At this rate of loss, many experts believe that orangutans could disappear in the wild in less than 50 years.

Never before has their very existence been threatened so severely. The economic crisis combined with natural disasters and human forest abuse takes two of the most premature cousins of mankind.

There are  main threats to the survival of orangutans today:

* Habitat loss due to

* Palm oil plantations

* Illegal fishing

* Illegal trade in pets

Lifespan of Orangutans

in the wild can live orangutans up to 50 years. The females reproduce for the first time between 10 and 15 years. They give birth at most every 5 years, and the interval between children can be up to 10 years.

Interaction between orangutans and humans

Habitat destruction from palm oil plantations is not the only threat facing these great apes. Hunting is a serious threat to the survival of all three orangutan species. The natives will kill orangutans and other jungle creatures for bushmeat, despite the safety measures put in place to save people.

They will also kill monkeys in retaliation to protect their crops. The pet trade is also a big problem. Not only are babies being sold as pets, but this also requires killing their mothers to make it easier for people to catch babies. Due to all these activities, the three species, Sumatra, Borneo, and Tapanuli, are in danger of extinction.

Domestication of Orangutans

Humans have not domesticated orangutans.

Is an orangutan a good pet?

No, orangutans do not make good pets. They are endangered and each animal is important to the survival of the species, which is why it is highly illegal to keep an orangutan as a pet.

Interesting facts about Orangutans

1. There are 3 types of orangutans

Borneo, Sumatra, and the newly confirmed new samples (as of 2017), The Tapanui. These great apes are found only in the wild on the islands of Borneo and Sumatra.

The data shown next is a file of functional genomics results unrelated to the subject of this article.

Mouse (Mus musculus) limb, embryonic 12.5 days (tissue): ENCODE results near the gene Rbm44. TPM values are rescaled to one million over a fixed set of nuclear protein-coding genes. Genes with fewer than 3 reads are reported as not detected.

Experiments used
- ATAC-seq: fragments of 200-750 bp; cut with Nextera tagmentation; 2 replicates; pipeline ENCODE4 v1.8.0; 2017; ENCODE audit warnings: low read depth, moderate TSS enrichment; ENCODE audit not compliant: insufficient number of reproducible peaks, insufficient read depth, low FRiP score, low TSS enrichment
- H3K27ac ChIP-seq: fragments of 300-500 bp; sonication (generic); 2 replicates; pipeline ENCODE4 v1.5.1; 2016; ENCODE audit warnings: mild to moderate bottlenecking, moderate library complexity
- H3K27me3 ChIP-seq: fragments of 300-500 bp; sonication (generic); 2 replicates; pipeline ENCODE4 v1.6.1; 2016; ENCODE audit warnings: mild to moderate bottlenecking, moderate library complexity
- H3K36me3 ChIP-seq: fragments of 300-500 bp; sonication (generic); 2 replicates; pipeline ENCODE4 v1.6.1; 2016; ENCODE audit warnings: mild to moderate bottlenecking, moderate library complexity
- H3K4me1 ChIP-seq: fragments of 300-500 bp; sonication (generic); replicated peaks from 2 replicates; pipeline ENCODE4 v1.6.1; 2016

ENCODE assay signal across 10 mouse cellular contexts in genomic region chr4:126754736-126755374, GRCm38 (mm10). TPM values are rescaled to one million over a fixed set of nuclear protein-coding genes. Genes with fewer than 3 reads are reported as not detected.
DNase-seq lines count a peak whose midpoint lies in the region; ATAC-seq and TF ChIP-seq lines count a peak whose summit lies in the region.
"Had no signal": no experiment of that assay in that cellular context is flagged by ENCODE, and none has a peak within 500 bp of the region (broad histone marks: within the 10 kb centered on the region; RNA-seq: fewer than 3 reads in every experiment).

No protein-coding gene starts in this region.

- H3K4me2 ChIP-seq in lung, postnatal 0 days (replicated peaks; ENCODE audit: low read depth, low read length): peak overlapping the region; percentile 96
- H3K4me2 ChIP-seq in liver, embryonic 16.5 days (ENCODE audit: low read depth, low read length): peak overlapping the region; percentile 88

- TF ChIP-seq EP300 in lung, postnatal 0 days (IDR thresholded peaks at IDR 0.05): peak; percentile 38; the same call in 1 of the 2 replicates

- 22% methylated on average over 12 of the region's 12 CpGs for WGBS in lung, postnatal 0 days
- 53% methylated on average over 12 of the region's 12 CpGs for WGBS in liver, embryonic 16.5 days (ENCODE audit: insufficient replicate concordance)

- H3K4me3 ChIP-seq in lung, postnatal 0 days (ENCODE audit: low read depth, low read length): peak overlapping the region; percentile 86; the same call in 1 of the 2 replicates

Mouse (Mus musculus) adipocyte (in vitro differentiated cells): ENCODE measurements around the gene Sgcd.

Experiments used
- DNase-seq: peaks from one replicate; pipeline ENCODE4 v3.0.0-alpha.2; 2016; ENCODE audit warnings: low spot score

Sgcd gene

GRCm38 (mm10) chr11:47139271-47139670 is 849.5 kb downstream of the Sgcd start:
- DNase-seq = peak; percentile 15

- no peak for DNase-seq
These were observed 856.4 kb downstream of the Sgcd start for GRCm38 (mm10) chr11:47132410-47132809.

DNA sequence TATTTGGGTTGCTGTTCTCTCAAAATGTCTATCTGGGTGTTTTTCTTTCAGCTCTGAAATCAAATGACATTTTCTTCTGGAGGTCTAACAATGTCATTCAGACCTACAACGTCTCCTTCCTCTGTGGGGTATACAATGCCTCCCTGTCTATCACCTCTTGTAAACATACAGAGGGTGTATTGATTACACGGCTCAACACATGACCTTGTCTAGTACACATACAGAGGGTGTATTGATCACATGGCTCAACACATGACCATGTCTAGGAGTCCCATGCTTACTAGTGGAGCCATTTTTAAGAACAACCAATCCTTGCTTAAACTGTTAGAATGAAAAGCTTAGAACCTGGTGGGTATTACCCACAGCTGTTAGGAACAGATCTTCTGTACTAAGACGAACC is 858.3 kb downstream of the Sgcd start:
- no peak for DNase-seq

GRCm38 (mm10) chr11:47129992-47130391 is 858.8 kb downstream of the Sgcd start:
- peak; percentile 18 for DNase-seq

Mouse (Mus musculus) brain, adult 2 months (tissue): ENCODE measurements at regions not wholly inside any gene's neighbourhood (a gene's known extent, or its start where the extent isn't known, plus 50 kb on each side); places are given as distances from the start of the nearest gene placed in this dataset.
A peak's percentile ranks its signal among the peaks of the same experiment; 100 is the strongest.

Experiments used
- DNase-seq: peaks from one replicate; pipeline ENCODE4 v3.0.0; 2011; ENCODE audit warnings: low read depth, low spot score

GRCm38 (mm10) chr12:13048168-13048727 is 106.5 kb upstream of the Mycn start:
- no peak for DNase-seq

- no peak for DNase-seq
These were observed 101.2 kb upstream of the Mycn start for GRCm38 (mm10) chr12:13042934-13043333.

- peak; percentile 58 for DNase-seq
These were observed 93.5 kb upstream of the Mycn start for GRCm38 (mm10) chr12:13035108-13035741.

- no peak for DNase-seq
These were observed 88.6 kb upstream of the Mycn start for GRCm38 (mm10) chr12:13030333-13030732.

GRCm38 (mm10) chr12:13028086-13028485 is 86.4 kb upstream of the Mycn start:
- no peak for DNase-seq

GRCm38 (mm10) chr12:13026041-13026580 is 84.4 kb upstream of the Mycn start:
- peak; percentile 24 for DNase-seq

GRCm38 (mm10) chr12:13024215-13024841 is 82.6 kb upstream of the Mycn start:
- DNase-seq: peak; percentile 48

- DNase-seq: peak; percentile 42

2. Orangutans are the heaviest animals that live in

They spend most of their lives on the peaks and need long distances along the forest to find enough food and partners. 

3. They've got long arms

The orangutans t-dimensionally extend their length by about 2.2 m  from the tip to the fingertips. 

While the height of her hair is about 1. 5 m is an impressive range. Their arms are so long that they are one and a half times longer than their legs and extend to the ankles when standing. 

4. They don't mind eating with their feet

Orangutans are incredibly dexterous and use both hands and feet while gathering food and traveling through the trees.

Like us, orangutans have four fingers and a thumb, and fingernails. Their feet look almost exactly the same as their hands – designed for agile climbing and gripping. 


5. We learn everything you need to know 

Young orangutans stay with their mother at the age of 7. They spend this time learning everything from her, including what is good to eat. 

Babies are mothers who are so attached that they climb on their bodies and sleep on their children until they develop their own abilities to survive on their own. 

6. Males are majestic 

Some adult male orangutans develop remnants of adipose tissue on both sides of their face in the form of flanges, which develop at the age of about 35 years when they are fully mature. 

7. They build nests to sleep in

Orangutans love to feel comfortable for free. They make a sleeping platform or, nests every night. 

8. Some orangutans use tools 

As you may have seen on our planet, some Sumatran orangutans use tools such as sticks to shoot termites, ants, or bees from intramural holes. 

It has also been observed that these intelligent creatures feed a" glove " of leaves to deal with prickly fruits or prickly branches. 

9. They have a smelly taste in food 

Orangutans mainly eat fruits such as mangoes, lychees, and figs, but also feed on young leaves, flowers, insects, and even small mammals. Fruits make up about 60% of the diet of an orangutan, but if they are rarer, it eats some weird-sounding things, like soil and tree bark.

10. Orangutans are under threat  

It is estimated that more than 100,000 Borneo orangutans were lost between 1999 and 2015. The main threat is the loss and fragmentation of its forest habitat, caused by logging, forest fires, and the creation of oil palm plantations. 

As palm oil, it produces palm oil-an edible vegetable oil which is used in many products, from toothpaste to pizza. Indonesia and Malaysia account for more than 85% of the world's palm oil supply.

Next Post Previous Post
No Comment
Add Comment
comment url